Report: IHG stakeholder renews push for group to seek merger

InterContinental Hotels Group is back in the news this morning, after reports of a stakeholder pushing for the group to seek a merger with a U.S. hotel company have once again surfaced.

The pressure is coming from hedge fund Marcato Capital Management, which owns a 4-percent stake (around $3.5 billion) in IHG, and yesterday published a report that claims a merger could deliver a premium upward of 100 percent over IHG's current share price, reports Invezz.

The hedge fund identified six possible suitors: Starwood, Marriott, Hilton, Wyndham, Hyatt or Accor. "Each of these companies would be a fit for IHG by broadening its geographic footprint in the most desirable hospitality markets, expanding chain scale diversification, increasing asset-light earnings, realizing cost savings, improving system fund benefits and lowering cost of capital," Marcato said.


Like this story? Subscribe to IHIF!

The hospitality industry turns to IHIF International Hotel Investment News as the must-read source for investment and development coverage worldwide. Sign up today to get inside the deal with the latest transactions, openings, financing, and more delivered to your inbox and read on the go.

Marcato Capital Management is an activist hedge fund headed by Mick McGuire. In the letter, he expressed that a merger could result in “immediate, significant and abiding shareholder value” far exceeding what “is likely to be created under IHG's current business plan.”

As ValueWalk reports, Marcato said it is becoming "more concerned that the board of directors of IHG was not giving due consideration to strategic alternatives currently available in the industry," which include reports that the board of the hotels group rejected a $10-billion unsolicited offer in May from either Starwood or Wyndham.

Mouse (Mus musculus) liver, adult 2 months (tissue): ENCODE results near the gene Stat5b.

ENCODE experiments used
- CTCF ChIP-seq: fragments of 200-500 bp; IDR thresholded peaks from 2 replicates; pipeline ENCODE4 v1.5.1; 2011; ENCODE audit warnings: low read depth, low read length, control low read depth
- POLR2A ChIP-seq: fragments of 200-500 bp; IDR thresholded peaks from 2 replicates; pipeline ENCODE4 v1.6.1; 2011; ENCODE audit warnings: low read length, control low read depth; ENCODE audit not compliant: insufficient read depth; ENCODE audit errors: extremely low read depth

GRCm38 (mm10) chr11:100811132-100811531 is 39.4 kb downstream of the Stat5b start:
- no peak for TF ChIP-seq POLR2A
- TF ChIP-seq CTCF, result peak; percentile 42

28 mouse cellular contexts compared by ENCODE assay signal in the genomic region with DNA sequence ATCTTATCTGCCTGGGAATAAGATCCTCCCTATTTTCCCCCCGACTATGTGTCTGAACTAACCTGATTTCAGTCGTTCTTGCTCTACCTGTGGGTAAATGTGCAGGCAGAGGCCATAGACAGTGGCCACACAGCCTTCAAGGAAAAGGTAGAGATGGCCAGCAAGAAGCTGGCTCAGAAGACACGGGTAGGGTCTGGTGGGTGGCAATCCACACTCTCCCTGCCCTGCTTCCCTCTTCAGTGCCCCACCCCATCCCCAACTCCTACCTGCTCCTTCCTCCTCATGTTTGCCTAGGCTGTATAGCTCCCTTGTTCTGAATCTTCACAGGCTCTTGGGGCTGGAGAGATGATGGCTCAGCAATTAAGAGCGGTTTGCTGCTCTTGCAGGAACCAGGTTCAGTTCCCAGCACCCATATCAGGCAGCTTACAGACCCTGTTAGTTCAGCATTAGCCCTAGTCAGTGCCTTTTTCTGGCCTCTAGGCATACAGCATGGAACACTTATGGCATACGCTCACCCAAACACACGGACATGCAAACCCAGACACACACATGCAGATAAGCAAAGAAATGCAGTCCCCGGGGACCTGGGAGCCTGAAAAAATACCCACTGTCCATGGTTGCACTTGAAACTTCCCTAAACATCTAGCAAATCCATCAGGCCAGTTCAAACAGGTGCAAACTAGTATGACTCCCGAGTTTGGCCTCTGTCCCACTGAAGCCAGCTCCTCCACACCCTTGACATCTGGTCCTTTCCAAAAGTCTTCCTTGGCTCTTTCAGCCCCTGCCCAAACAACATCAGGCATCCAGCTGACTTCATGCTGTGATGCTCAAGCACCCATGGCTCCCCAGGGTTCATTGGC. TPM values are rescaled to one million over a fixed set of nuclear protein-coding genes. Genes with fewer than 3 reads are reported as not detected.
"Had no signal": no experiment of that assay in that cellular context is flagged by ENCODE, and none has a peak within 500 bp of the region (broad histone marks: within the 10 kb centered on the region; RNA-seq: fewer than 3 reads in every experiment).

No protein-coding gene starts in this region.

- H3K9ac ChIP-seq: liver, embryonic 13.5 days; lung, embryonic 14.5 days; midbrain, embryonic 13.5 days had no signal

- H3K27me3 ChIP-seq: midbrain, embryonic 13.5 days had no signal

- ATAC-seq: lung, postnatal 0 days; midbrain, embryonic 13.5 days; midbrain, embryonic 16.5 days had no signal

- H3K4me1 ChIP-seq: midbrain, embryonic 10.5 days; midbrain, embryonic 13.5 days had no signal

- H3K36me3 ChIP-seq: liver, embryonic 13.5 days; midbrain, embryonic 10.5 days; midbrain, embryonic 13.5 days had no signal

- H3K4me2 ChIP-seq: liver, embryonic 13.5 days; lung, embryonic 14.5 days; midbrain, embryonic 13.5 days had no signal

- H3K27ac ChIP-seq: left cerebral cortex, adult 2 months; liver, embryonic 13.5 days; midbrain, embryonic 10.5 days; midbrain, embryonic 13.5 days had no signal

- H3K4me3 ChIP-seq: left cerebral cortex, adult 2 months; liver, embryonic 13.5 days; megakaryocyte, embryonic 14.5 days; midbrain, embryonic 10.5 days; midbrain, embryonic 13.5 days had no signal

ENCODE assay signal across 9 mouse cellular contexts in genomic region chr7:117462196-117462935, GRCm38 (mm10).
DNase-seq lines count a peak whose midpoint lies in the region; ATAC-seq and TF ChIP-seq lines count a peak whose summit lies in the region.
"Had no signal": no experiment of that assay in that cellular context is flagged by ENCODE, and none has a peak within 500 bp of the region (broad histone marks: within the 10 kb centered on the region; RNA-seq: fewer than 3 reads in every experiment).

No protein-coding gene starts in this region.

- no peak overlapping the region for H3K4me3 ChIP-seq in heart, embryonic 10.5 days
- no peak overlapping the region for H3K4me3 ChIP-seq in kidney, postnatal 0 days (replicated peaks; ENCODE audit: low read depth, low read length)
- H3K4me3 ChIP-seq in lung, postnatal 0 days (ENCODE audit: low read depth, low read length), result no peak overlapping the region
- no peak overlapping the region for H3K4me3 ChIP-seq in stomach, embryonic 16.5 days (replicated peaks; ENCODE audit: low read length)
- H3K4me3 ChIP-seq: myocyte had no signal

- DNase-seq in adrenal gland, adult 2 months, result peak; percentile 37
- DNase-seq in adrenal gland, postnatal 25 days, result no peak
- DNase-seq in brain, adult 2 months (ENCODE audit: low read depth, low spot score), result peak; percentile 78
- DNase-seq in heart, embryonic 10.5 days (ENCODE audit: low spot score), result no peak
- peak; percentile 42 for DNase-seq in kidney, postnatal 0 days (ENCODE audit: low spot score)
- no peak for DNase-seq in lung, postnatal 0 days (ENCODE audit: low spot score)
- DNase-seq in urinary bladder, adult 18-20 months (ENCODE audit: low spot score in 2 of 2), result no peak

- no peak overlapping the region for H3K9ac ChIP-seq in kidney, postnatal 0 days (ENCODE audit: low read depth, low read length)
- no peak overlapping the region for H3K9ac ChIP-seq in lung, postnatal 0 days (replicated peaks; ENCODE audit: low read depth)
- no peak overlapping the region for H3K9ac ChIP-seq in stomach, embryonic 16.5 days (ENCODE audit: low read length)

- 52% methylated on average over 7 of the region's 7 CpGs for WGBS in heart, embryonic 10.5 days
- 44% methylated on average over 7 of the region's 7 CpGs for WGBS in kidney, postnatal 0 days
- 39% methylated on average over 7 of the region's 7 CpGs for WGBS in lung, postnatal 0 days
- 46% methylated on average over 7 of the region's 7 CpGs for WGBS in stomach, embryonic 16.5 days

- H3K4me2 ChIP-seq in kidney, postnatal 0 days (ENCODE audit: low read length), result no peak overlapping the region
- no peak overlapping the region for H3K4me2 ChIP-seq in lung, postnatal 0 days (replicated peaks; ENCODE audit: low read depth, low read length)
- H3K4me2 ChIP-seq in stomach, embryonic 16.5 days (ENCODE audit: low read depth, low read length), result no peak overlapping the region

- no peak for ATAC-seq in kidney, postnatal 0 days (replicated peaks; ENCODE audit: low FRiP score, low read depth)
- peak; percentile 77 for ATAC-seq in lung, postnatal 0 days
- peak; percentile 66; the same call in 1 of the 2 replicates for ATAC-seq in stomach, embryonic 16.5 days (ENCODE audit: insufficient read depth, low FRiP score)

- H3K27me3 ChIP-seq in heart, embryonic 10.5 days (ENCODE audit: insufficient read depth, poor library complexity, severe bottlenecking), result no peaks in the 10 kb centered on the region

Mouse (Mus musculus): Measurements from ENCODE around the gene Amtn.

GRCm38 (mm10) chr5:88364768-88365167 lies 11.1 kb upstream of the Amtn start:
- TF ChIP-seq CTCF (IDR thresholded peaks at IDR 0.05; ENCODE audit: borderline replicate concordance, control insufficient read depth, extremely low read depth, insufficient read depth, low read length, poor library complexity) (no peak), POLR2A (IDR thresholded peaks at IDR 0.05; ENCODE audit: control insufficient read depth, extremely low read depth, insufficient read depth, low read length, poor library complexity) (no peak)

News of a possible sale was sparked this summer, and not only for IHG's benefit, but for a U.S. group's. IHG is based in Europe, so a U.S. group acquiring it would get the benefit of what is known as a tax inversion, wherein a U.S. company buys a foreign company and is therefore afforded that country's tax rate, usually lower than the U.S.'s relatively high 35-percent corporate rate.

IHG Response
IHG's response was swift. It has reportedly ignored the pressure, stating that it's committed to its current strategy. The board of directors did say it maintains an active dialogue with its shareholders and welcomes its feedback. IHG added that its board regularly considers all options to drive shareholder value.

According to IHG, and as reported by Invezz, its board met twice with Marcato, reviewed its analysis and concluded that it "remains in the best interest of all shareholders to continue to pursue its current strategy."